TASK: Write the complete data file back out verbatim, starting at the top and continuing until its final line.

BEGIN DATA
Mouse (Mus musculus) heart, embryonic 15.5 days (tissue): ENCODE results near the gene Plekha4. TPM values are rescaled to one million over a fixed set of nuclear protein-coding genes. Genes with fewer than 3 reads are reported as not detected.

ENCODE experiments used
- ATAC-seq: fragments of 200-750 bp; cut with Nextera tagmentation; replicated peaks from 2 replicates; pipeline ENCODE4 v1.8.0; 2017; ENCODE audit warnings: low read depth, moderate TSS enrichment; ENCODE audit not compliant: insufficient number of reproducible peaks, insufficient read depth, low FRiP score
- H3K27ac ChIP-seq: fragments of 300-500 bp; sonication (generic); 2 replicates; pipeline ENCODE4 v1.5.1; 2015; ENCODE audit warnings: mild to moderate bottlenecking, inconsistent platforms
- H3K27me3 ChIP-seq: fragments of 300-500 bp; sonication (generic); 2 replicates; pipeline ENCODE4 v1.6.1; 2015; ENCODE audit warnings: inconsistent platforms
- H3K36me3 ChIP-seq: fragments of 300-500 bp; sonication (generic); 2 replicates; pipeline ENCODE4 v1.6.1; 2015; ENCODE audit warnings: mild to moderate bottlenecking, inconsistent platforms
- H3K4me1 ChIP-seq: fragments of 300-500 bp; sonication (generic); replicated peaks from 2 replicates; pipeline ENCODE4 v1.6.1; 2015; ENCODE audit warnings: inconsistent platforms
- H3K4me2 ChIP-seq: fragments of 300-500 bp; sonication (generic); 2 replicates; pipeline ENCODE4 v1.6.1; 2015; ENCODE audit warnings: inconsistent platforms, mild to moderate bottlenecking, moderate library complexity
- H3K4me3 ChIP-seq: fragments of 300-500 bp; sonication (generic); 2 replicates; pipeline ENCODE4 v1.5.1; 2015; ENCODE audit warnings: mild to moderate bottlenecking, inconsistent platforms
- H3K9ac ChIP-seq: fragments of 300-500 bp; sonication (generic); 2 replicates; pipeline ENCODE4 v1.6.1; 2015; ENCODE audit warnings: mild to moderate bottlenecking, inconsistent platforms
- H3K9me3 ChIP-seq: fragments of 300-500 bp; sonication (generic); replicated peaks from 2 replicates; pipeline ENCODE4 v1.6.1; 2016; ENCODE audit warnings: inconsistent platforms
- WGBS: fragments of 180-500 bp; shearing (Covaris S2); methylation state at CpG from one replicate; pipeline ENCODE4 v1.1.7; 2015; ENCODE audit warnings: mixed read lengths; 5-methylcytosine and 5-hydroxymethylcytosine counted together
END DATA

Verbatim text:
Mouse (Mus musculus) heart, embryonic 15.5 days (tissue): ENCODE results near the gene Plekha4. TPM values are rescaled to one million over a fixed set of nuclear protein-coding genes. Genes with fewer than 3 reads are reported as not detected.

ENCODE experiments used
- ATAC-seq: fragments of 200-750 bp; cut with Nextera tagmentation; replicated peaks from 2 replicates; pipeline ENCODE4 v1.8.0; 2017; ENCODE audit warnings: low read depth, moderate TSS enrichment; ENCODE audit not compliant: insufficient number of reproducible peaks, insufficient read depth, low FRiP score
- H3K27ac ChIP-seq: fragments of 300-500 bp; sonication (generic); 2 replicates; pipeline ENCODE4 v1.5.1; 2015; ENCODE audit warnings: mild to moderate bottlenecking, inconsistent platforms
- H3K27me3 ChIP-seq: fragments of 300-500 bp; sonication (generic); 2 replicates; pipeline ENCODE4 v1.6.1; 2015; ENCODE audit warnings: inconsistent platforms
- H3K36me3 ChIP-seq: fragments of 300-500 bp; sonication (generic); 2 replicates; pipeline ENCODE4 v1.6.1; 2015; ENCODE audit warnings: mild to moderate bottlenecking, inconsistent platforms
- H3K4me1 ChIP-seq: fragments of 300-500 bp; sonication (generic); replicated peaks from 2 replicates; pipeline ENCODE4 v1.6.1; 2015; ENCODE audit warnings: inconsistent platforms
- H3K4me2 ChIP-seq: fragments of 300-500 bp; sonication (generic); 2 replicates; pipeline ENCODE4 v1.6.1; 2015; ENCODE audit warnings: inconsistent platforms, mild to moderate bottlenecking, moderate library complexity
- H3K4me3 ChIP-seq: fragments of 300-500 bp; sonication (generic); 2 replicates; pipeline ENCODE4 v1.5.1; 2015; ENCODE audit warnings: mild to moderate bottlenecking, inconsistent platforms
- H3K9ac ChIP-seq: fragments of 300-500 bp; sonication (generic); 2 replicates; pipeline ENCODE4 v1.6.1; 2015; ENCODE audit warnings: mild to moderate bottlenecking, inconsistent platforms
- H3K9me3 ChIP-seq: fragments of 300-500 bp; sonication (generic); replicated peaks from 2 replicates; pipeline ENCODE4 v1.6.1; 2016; ENCODE audit warnings: inconsistent platforms
- WGBS: fragments of 180-500 bp; shearing (Covaris S2); methylation state at CpG from one replicate; pipeline ENCODE4 v1.1.7; 2015; ENCODE audit warnings: mixed read lengths; 5-methylcytosine and 5-hydroxymethylcytosine counted together